Still trying to be polite, he turned to the old man, “That’s my bus, sir. Thank you so much for walking me. I could go there myself from here. Thank you so much!” He was trying to rush his farewell, hoping the man would simply nod and smile, but he did more than that.

“Do you have any money for the bus already?” he asked.

This time, he felt really touched by the old man’s question, although he very much doubt that the old man has any money.

“Yes! Yes, I do! Don’t worry about me! Again, thank you so much!”

Although he still felt embarrassed and ashamed of being seen with the old man, at that moment, he couldn’t help but feeling overwhelmed with wanting to take the old man with him, and help him in any way possible–which is, at that time, impossible. He felt like he want to hug the old man as a gratitude, and wished the old man the best of luck. But he realised at the same time that he would feel better if he could just get away from the old man. He realised that he also felt disgusted with himself and the way he felt. But what’s most urgent is that he got a bus to catch.

So he ran into the bus, and quickly settled himself in one of the empty seats inside. He felt the old man was following him and he wondered whether the old man was trying to make sure that he was okay. He wondered as well, and worried, too, if they’d let the old man inside. What would he do, then? People would laugh, that’s for sure.

So he took a window seat, and he tried to look down into the street.

He saw the old man nearby, although–thankfully–he was not looking or searching for him. But he saw the old man tried to talk with a lot of people around, and was being ignored.

Some sellers went inside and outside, trying to sell the magazines, or toys, or street snacks they have. Then one of them passed him by, and he heard the seller chuckling, making a comment about the old man. He felt grateful when one of the passengers asked the seller what happened.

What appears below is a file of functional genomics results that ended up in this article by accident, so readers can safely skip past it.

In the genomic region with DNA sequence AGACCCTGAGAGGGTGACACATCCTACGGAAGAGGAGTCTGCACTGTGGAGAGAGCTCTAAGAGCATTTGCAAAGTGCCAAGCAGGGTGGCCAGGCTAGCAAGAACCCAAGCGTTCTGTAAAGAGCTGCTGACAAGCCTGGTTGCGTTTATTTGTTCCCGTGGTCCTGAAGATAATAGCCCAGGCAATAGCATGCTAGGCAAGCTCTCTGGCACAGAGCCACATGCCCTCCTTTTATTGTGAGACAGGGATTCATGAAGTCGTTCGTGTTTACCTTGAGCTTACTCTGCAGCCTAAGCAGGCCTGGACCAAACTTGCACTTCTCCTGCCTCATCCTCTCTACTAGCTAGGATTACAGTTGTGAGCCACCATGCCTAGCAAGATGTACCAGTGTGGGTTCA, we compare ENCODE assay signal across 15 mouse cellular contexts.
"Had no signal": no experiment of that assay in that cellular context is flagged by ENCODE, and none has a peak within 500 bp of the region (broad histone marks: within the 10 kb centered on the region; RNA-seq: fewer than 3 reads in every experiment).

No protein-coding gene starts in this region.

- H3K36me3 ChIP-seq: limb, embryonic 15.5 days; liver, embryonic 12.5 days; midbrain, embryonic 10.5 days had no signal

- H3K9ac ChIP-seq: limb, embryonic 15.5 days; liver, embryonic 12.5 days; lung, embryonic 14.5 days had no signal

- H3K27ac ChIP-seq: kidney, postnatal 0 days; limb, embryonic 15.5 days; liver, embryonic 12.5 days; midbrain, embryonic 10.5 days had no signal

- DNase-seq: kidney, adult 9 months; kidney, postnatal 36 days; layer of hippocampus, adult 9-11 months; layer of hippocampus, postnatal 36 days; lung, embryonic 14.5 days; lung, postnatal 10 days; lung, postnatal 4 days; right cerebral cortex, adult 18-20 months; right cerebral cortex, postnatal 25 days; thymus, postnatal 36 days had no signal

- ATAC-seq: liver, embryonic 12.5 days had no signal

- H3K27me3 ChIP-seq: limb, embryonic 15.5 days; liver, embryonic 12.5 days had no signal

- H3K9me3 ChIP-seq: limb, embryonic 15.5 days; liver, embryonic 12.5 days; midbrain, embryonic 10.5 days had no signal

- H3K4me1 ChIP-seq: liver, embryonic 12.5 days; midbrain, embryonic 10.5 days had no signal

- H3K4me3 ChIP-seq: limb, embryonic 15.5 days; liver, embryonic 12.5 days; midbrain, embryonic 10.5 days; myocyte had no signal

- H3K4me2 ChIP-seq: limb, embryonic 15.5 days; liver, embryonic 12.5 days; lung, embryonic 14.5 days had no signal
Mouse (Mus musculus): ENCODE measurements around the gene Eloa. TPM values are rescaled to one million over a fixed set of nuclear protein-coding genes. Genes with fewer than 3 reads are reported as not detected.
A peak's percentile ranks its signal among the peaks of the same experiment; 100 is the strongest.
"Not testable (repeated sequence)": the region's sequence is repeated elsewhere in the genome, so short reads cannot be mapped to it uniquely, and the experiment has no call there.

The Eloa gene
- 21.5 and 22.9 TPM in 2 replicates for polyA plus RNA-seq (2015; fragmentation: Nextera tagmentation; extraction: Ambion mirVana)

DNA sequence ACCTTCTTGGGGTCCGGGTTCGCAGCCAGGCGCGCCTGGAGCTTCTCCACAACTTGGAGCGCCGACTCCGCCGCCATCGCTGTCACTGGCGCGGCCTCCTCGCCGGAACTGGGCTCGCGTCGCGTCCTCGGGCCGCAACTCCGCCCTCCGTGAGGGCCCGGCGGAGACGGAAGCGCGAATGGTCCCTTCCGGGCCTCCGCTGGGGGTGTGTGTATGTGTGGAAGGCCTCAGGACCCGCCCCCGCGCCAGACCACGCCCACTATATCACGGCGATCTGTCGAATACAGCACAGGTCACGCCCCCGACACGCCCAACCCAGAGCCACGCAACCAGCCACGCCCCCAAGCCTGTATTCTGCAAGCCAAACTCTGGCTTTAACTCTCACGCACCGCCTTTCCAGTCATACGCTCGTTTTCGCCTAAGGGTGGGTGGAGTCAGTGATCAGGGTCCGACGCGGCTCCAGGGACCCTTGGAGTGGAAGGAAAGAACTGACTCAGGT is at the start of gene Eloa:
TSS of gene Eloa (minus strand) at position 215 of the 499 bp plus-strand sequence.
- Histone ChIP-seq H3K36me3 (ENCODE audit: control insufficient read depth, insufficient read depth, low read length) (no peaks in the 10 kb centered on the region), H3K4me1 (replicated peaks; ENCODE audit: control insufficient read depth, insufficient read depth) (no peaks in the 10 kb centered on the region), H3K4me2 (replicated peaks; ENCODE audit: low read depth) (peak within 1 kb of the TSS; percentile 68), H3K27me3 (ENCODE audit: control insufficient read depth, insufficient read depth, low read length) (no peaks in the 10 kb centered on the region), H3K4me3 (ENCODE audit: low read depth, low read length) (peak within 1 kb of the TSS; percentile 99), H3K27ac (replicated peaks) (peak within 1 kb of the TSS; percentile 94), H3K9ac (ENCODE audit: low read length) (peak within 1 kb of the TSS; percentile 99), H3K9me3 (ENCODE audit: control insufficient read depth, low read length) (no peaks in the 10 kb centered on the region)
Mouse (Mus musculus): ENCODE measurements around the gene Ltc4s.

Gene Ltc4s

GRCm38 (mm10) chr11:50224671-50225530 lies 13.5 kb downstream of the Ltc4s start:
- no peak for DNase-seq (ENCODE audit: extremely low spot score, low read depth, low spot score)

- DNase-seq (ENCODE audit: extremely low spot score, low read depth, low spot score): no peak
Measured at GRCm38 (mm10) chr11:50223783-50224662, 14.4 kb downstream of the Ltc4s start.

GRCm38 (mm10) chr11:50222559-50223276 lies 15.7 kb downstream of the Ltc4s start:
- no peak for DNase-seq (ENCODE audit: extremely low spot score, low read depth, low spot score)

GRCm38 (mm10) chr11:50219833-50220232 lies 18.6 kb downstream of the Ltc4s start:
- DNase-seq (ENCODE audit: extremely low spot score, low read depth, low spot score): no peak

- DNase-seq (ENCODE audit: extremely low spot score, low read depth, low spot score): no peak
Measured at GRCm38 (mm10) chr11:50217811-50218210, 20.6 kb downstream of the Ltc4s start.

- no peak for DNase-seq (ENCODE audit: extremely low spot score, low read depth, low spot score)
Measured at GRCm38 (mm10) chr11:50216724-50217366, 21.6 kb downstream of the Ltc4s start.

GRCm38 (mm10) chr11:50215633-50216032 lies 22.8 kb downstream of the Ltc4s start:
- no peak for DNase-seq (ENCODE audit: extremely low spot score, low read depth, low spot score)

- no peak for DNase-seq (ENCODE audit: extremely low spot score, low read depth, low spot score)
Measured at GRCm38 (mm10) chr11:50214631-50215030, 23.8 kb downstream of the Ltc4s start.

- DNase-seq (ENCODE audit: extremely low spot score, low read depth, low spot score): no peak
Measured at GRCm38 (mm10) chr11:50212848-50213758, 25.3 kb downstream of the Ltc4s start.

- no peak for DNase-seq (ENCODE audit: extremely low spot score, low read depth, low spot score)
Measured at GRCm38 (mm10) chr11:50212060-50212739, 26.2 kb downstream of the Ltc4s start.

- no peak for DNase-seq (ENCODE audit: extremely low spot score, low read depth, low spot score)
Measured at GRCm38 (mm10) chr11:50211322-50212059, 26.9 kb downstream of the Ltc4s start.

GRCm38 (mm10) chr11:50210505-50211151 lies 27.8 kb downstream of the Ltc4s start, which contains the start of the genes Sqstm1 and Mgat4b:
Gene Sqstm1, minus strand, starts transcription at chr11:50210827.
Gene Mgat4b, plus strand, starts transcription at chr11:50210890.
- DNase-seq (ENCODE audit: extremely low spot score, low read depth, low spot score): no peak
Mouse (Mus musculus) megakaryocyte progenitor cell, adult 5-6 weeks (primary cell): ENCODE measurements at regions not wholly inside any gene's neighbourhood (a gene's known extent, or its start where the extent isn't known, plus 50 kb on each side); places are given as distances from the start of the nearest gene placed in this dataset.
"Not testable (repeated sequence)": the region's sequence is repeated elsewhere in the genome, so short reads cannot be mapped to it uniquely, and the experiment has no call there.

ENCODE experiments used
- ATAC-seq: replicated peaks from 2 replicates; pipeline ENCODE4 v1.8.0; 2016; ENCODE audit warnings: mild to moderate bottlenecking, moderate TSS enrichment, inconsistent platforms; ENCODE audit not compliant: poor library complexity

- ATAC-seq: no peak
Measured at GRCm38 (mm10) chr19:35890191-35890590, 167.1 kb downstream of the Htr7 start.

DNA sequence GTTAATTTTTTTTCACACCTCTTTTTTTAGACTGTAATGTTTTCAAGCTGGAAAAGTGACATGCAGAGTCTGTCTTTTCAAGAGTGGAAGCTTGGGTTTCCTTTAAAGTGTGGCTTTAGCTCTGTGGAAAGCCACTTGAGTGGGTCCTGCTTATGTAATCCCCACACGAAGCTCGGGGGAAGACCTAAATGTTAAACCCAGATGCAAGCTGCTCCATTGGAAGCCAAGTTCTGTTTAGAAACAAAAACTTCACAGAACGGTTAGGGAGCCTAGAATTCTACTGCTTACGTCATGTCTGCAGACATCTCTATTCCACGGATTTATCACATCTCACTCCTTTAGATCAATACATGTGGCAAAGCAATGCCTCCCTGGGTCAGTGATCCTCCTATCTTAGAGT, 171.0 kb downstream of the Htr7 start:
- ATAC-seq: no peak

“Oh, it’s the old guy. I think he was trying to get in, but of course, no one would let him. He’s not in his right mind, you see,” the man still chuckling, and now he’s shaking his head in disbelief.

He realised he felt a slight of anger towards the seller, and towards everybody else. Can’t they see that he’s only trying to help? For heaven’s sake, he helped him before, guiding him and making sure he reached the right bus! In his imagination, he saw himself went out of the bus and defended the old man. But of course, he never had that much courage. So now, his anger is mixed with a bit of sadness, and guilt, and disgust. And when the bus finally started its way, he tried to relax. Perhaps by the time he arrived in Salatiga, he’d forget about the old man already. But instead, he found himself pondering and wondering about the old man. He wondered how he turned that way, and whether the man was really insane, or whether he stupidly thought the old man was, and whether he had someone who would take care of him, whether he had any family left and how they had treated him. He wondered whether he would see the old man again one day.

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Salatiga’s Street Arts

I was inspired by the increasing number of blog posts about street arts in WordPress’ Freshly Pressed lately, so I decided to make a post about street art as well. I’ve been noticing street arts, or graffiti, to be precise, when I was pursuing my bachelor of education in English, in a small but homely city called Salatiga. I obviously still have a thing for that city, because I talked my mother into letting me spend some of my holidays in Salatiga instead of spending it in my hometown the whole time.

Ironically, having left my hometown for more than four years, I can barely remember where I could find street arts, or graffiti anymore. I knew there are some, if not plenty, but I don’t know where to find them anymore. Guess I’d need to spend some more time in my hometown, really. But I do notice that Salatiga has plenty, plenty of graffitis. I definitely remember one on the wall behind the campus, Satya Wacana Christian University, and then another one on this street called Sukowati, if I had not mistaken. Too bad I wasn’t able to take pictures of the latter one.

The graffitis on the wall behind the campus. That small, narrow door leads to Satya Wacana Christian University.

Anyway, I managed to spend three days in Salatiga, and so I told Ikka about this blog post I meant to write, and she was willing to help me. Finally, on my last day in Salatiga, she picked me up at the hotel and took me around the city to get pictures of the graffitis (which all were taken with my 2 MP camera phone, sorry for that). So, thanks a lot, Ikka! And I hope you guys think these graffitis are nice as I do too. Enjoy the pictures!